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Islam, like Judaism, has no clergy in the sacerdotal sense, such as priests who mediate between God and people. However, there are many terms in Islam to refer to religiously sanctioned positions of Islam. In the broadest sense, the term ulema (Arabic: Ø¹Ù„Ù…Ø§Ø¡) is used to describe the body of Muslim scholars who have completed several years of training and study of Islamic sciences. A jurist who interprets Islamic law is called a mufti (Ù…ÙØªÙŠ) and often issues legal opinions, called fatwas. A scholar of jurisprudence is called a faqih (ÙÙ‚ÙŠÙ‡). Someone who studies the science of hadith is called a muhaddith. A qadi is a judge in an Islamic court. Honorific titles given to scholars include sheikh, mullah, and mawlawi. Imam (Ø¥Ù…Ø§Ù…) is a leadership position, often used in the context of conducting Islamic worship services.
In a 2011 meeting, the United Nations Alliance of Civilizations, as well as the League of Arab States, a key partner, identified Islamophobia as an important area of concern. Gallup developed a specific set of analyses, based on measurement of public opinions of majority and minority groups in multiple countries, to guide policymakers in their efforts to address the global issue of Islamophobia.In the month following the referendum, Gallup asked a representative sample of Swiss adults a series of questions about the issue specifically and Muslim rights in general. Most Swiss say that religious freedom is important for Swiss identity. About one-third agree that there is an irresolvable contradiction between liberal democracy and Islam. However, the Swiss are more likely to disagree (48%) than agree (38%) with that statement. Rather, 84% say it is possible for a Muslim to be a good Swiss patriot. When asked if those in the Swiss Muslim community have reason to believe they have been discriminated against in the wake of the minaret ban, two-thirds (68%) say no. Furthermore, most Swiss say they do not believe that the recent belief that Switzerland was being seen as willing to infringe on the rights of its Muslim minority in the wake of the referendum on minarets has harmed Switzerland's reputation in the international community.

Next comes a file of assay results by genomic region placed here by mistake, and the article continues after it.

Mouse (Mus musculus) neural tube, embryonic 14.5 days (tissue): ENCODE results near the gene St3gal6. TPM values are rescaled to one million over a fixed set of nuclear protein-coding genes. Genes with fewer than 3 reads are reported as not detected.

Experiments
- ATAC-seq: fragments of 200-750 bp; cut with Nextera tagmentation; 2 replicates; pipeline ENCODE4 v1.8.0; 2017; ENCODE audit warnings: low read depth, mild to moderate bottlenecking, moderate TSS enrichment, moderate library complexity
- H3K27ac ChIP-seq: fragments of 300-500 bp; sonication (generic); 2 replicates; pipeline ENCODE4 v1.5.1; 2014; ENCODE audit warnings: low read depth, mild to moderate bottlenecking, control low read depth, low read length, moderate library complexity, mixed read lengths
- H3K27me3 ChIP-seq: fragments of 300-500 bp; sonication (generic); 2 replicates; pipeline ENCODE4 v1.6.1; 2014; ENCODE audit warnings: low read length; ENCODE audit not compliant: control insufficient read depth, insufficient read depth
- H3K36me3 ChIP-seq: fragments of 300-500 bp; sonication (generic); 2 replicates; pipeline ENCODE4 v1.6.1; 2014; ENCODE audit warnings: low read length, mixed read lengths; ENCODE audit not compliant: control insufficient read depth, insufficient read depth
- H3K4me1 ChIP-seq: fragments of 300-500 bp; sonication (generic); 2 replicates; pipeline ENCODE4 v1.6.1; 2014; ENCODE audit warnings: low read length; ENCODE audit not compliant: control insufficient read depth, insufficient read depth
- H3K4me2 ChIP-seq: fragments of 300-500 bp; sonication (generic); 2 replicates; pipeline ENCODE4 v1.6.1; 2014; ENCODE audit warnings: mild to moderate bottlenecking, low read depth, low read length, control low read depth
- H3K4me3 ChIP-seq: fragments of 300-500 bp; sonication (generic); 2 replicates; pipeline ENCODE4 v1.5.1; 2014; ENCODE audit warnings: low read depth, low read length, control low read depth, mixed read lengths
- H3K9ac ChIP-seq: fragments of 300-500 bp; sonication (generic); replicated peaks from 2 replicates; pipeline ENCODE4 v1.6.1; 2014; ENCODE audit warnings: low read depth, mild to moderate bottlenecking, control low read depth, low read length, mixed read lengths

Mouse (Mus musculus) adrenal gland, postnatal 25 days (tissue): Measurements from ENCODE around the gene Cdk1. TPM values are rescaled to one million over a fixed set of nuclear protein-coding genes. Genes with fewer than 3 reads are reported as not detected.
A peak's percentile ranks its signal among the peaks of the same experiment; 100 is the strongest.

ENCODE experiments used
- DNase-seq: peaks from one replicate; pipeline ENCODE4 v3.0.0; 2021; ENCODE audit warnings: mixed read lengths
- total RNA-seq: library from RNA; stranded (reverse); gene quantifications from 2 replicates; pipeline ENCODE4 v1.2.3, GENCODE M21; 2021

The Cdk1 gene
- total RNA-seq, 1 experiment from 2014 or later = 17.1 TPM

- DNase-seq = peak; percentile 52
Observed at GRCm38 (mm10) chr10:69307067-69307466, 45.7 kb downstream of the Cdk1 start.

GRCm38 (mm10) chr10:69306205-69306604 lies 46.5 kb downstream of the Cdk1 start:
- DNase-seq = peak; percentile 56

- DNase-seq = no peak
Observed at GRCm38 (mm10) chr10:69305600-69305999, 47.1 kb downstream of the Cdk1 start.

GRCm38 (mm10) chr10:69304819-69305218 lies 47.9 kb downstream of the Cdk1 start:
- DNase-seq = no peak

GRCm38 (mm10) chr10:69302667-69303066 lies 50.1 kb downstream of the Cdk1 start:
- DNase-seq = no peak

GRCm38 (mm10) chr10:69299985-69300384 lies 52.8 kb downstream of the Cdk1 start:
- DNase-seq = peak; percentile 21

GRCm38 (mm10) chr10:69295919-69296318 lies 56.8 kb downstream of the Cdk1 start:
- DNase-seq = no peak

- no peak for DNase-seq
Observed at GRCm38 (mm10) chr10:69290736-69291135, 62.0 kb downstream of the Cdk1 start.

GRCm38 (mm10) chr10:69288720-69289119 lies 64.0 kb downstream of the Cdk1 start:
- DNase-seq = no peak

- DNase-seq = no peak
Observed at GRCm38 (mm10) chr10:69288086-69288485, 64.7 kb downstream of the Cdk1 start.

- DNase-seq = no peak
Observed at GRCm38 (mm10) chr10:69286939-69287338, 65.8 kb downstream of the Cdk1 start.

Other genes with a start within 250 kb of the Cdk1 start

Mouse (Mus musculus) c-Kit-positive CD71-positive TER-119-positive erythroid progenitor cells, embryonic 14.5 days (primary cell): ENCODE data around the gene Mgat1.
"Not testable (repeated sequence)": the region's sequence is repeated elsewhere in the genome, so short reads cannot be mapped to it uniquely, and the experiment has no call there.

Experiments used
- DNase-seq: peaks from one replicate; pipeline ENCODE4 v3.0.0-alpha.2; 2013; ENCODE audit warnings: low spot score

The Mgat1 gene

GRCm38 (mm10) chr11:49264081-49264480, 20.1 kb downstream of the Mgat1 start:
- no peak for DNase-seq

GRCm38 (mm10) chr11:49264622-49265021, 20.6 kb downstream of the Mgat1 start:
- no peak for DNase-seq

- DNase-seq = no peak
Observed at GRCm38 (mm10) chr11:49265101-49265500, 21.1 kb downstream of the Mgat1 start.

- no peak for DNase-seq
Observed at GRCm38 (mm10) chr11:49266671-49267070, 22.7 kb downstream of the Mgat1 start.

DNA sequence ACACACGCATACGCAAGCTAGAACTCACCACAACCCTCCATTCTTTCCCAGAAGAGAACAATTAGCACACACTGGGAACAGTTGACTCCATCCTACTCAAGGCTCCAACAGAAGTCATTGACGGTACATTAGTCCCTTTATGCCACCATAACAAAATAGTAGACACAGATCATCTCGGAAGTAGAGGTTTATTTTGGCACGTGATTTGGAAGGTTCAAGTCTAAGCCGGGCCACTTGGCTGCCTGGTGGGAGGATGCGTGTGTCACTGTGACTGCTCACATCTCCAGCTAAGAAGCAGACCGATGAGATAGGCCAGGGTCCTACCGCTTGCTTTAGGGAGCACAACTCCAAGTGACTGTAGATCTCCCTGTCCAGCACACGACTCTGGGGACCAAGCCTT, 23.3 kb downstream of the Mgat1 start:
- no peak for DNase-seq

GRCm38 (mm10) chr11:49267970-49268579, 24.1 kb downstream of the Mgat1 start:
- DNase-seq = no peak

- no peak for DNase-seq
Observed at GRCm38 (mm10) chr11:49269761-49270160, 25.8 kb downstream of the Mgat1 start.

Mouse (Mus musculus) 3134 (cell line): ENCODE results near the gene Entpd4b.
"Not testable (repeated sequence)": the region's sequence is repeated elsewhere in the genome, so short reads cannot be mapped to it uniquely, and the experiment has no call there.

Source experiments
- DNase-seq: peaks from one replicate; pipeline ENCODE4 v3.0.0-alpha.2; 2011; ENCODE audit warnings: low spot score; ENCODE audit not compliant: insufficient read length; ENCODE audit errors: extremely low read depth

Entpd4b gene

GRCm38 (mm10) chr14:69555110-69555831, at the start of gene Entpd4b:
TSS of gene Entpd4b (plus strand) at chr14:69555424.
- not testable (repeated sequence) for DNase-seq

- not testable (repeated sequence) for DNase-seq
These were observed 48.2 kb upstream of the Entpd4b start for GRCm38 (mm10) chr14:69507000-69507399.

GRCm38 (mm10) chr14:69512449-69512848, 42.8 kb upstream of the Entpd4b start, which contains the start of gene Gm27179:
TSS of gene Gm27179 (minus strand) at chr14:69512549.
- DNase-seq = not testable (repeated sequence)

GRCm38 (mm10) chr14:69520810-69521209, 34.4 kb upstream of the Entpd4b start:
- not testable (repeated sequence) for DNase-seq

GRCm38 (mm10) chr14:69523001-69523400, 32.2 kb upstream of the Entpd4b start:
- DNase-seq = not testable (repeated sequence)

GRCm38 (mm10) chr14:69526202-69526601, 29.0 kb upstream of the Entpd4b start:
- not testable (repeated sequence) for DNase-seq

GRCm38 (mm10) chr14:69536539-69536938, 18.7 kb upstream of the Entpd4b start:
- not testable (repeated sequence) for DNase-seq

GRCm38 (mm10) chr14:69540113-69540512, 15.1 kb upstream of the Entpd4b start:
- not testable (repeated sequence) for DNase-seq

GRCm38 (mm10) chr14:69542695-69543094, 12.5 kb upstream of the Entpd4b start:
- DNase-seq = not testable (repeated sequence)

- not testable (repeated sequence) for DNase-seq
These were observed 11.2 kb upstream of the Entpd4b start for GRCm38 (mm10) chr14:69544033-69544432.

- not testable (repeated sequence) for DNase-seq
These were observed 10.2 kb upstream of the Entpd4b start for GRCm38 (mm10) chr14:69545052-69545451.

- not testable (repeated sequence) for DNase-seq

Majorities of representative populations within majority-Muslim countries globally say each of five actions Western societies could take are very important to showing respect to Muslim societies. About 8 in 10 say it would be very important to them, personally, if Western societies were to abstain from desecrating the Qur'an and other Muslim religious symbols. About 6 in 10 say it would be very important to them if those in the West treated Muslims fairly in the policies that affect them, protect the rights of Muslim minorities in these societies, accurately portray Muslims in Western media, nd work with Muslim societies as equal partners on issues of mutual interest.Gallup collected data in 2008 from representative samples in Germany, France, and the U.K., focusing on several issues related to the social and cultural integration of Muslim communities in these three countries. And while majorities of the adults in these countries agree that people from minority groups enrich the cultural life of their nations, sizable minorities of these respondents express fear about certain aspects of Muslim culture. (Source: news.gallup.com)